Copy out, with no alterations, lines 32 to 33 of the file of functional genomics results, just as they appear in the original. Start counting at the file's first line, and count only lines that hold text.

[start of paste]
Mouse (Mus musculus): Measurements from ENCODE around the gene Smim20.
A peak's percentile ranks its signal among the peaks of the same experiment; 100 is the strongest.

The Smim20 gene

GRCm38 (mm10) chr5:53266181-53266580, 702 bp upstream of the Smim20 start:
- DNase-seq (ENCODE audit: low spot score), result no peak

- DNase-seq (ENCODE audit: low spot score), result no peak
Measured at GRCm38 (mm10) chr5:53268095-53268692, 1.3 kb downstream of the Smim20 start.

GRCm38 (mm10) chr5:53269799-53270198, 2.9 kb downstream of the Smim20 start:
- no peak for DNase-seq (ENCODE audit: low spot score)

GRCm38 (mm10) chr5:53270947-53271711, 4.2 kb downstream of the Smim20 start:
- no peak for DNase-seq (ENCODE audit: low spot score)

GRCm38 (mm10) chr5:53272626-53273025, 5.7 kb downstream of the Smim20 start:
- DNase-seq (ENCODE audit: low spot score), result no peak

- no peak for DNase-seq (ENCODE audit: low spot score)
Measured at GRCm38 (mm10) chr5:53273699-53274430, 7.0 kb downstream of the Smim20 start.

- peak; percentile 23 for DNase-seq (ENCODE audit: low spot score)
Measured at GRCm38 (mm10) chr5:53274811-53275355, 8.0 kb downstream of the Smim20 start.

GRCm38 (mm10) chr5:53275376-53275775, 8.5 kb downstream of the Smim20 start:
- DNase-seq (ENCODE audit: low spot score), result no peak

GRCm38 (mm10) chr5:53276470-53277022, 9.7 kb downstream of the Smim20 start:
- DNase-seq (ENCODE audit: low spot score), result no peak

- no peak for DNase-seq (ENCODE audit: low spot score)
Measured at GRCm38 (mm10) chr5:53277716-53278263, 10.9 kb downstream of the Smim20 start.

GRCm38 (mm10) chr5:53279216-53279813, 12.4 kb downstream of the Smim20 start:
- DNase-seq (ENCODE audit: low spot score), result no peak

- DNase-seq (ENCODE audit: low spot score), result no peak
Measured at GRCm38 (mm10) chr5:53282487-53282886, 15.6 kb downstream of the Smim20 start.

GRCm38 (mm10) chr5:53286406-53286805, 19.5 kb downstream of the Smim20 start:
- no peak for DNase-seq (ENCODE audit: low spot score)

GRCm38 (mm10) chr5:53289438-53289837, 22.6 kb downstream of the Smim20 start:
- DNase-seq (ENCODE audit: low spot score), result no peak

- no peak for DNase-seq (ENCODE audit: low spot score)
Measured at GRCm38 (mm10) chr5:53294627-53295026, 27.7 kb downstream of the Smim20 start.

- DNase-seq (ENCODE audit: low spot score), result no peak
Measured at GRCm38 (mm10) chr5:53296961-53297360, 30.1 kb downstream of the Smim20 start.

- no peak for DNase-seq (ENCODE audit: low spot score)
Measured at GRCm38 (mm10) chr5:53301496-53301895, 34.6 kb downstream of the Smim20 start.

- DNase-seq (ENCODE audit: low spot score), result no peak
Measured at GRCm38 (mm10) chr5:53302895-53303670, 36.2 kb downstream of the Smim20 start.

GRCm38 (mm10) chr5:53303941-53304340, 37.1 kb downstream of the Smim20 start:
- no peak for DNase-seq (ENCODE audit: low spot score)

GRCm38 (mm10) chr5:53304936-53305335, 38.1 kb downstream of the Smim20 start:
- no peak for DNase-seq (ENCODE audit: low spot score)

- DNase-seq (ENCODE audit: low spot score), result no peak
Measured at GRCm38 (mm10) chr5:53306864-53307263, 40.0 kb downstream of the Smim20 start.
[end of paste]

- no peak for DNase-seq (ENCODE audit: low spot score)
Measured at GRCm38 (mm10) chr5:53294627-53295026, 27.7 kb downstream of the Smim20 start.